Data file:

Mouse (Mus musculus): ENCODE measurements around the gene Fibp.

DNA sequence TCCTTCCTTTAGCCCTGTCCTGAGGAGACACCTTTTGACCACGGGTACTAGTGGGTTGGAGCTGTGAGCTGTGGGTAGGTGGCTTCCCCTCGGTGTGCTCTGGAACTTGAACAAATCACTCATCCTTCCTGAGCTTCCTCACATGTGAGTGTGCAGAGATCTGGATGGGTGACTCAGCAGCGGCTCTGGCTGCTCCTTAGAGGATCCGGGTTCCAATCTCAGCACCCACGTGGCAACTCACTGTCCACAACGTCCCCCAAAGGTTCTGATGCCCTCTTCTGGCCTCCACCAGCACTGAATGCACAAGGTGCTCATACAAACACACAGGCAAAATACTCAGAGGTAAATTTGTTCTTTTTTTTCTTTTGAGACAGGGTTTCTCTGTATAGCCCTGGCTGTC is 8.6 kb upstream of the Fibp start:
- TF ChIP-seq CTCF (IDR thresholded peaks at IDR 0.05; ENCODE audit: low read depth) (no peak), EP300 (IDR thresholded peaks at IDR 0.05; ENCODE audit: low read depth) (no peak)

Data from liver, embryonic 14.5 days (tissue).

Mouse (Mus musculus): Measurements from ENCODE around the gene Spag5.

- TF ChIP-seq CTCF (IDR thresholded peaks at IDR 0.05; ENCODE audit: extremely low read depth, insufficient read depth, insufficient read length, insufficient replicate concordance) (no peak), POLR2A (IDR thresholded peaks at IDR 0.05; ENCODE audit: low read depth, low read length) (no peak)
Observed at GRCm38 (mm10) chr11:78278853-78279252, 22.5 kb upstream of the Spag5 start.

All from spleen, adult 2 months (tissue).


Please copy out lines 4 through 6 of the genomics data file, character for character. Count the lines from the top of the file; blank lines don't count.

Data from liver, embryonic 14.5 days (tissue).

Mouse (Mus musculus): Measurements from ENCODE around the gene Spag5.

- TF ChIP-seq CTCF (IDR thresholded peaks at IDR 0.05; ENCODE audit: extremely low read depth, insufficient read depth, insufficient read length, insufficient replicate concordance) (no peak), POLR2A (IDR thresholded peaks at IDR 0.05; ENCODE audit: low read depth, low read length) (no peak)